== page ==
Meaningful Pursuits: Create meaningful activities for those with Alzheimer’s and dementia

An elderly woman wearing a sweater looks at a photo album with an adult female family member

By Jeannie Finnegan, CDP, Elder Care & Dementia Care Specialist at Stanton Aging Solutions

Anyone caring for loved ones with Alzheimer’s or dementia will at some point struggle with how to spend meaningful time with their loved one or add purpose to their lives. Family visits can feel awkward, pointless, or sad as we grapple with our loved one’s cognitive decline and memory loss, and it can become very challenging to have a meaningful visit. However, those with Alzheimer’s or a related dementia still have the need and capacity for meaning and purpose in life – they just need someone to guide them into appropriate activities that can add greatly to their happiness and quality of life. We can start with asking ourselves what has most brought meaning to our own lives, or to our loved one during their lifetime:

  • Relationships with family and friends
  • Spirituality and church activities
  • Career
  • Caring for the home
  • Music
  • Theater
  • Helping others
  • Sports
  • Hobbies
  • Enjoying nature
  • Learning and education
  • Travel

How to Select Activities

These ideas above can be your guide when exploring ideas for activities with those you care for.  Meaningful pursuits we create for those we care for, no matter what their level of Alzheimer’s or dementia, need to be:

  • Personally meaningful to them
  • Doable
  • Valued by them
  • Cognitively stimulating (especially sensory stimulation)
  • Familiar
  • Guided activities that involve goals, tasks, helping, serving, creating, learning
  • Positive experiences

Real-life meaningful pursuits should include life skills that individuals have performed all their lives.

Many activities are multisensory (stimulating more than one sense at a time), are cognitively stimulating, overlap with other categories of tasks, and connect individuals to pleasant memories, experiences and people, which adds meaning and purpose to their lives. The following activity categories can be tailored to an individual’s interests, past experiences, and cognitive abilities:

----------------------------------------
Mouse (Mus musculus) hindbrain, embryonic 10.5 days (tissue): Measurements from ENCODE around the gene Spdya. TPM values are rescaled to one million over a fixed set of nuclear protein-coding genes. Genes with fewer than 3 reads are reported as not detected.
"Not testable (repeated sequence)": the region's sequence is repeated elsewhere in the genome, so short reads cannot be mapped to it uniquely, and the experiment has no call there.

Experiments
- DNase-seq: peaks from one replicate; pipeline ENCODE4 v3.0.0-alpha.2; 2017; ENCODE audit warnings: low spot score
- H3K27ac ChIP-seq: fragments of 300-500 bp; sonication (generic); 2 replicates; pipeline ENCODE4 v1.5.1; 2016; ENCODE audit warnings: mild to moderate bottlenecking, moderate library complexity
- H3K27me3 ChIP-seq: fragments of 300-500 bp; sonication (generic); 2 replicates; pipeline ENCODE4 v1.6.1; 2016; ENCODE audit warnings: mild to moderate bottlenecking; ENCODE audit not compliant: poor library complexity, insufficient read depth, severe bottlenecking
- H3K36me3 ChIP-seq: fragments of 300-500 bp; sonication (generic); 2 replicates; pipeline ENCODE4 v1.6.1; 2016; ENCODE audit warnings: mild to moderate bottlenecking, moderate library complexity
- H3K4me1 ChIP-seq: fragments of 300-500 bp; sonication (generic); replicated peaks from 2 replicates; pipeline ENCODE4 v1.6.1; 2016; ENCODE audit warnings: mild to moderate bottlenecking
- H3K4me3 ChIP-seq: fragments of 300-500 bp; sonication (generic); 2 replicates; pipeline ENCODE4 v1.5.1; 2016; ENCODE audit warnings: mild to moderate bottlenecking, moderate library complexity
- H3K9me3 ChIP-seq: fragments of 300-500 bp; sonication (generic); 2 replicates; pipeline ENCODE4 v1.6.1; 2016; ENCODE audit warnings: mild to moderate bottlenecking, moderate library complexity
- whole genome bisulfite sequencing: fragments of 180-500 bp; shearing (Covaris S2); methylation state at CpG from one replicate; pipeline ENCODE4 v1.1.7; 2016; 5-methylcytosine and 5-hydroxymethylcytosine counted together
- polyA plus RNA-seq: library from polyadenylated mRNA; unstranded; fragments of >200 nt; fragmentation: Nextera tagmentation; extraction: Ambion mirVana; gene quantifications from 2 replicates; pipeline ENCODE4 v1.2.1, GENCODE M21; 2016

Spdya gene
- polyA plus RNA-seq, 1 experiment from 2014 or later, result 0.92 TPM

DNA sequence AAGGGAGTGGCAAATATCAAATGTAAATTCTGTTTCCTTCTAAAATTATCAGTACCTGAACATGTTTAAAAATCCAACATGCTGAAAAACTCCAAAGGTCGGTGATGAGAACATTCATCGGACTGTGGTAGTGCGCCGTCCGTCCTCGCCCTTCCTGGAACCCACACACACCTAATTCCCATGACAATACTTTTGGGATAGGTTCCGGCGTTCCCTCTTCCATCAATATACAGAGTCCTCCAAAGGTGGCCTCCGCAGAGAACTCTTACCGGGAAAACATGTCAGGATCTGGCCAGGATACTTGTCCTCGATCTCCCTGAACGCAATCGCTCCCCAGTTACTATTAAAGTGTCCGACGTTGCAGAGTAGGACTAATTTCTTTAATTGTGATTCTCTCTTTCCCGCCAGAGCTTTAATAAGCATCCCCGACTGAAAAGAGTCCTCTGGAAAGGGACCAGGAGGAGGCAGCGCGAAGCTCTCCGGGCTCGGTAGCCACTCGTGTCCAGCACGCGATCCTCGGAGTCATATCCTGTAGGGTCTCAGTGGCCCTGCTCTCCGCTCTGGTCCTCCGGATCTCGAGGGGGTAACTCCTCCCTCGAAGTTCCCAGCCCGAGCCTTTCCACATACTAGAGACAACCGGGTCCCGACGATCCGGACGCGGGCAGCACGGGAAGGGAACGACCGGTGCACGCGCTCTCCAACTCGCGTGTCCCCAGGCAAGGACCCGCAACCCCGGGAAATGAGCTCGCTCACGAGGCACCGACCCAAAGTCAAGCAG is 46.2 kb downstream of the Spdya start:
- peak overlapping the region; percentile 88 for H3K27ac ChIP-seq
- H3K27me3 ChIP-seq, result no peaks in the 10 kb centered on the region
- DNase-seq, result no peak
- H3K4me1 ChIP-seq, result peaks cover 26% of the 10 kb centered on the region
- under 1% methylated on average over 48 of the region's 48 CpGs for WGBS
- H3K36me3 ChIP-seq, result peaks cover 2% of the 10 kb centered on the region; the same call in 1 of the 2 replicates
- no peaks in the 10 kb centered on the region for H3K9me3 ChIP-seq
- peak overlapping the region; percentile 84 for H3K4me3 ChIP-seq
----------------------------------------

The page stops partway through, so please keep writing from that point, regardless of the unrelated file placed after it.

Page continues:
• Music
  • Sensory – Visual, Hearing, Touch, Smell, Taste
  • Spirituality
  • Homemaking/Home Maintenance
  • Sorting & Organizing
  • Gardening
  • Outdoor/Nature
  • Movement, Dance, Exercise
  • Creating (music, art, etc.)
  • Hobbies, Work, Sports
  • Personal Care/Beauty
  • Reminiscence
  • Humor
  • Puzzles & Games

We also want to ask:  What is the highest level of this activity that my loved one can still safely do on his/her own or with assistance

For example, perhaps your loved one was on a bowling league for years.  Could they still manage to bowl at a duckpin bowling alley? Or perhaps they are only able to use a plastic bowling set at home. Or maybe they can only review pictures of bowling or you could read to them about bowling or watch a bowling tournament on TV.  It is okay to continue to challenge your loved one a little, keeping all safety concerns and doctor’s approval in mind. You may be surprised at how your loved one responds and what they are able to do, learn, and recall.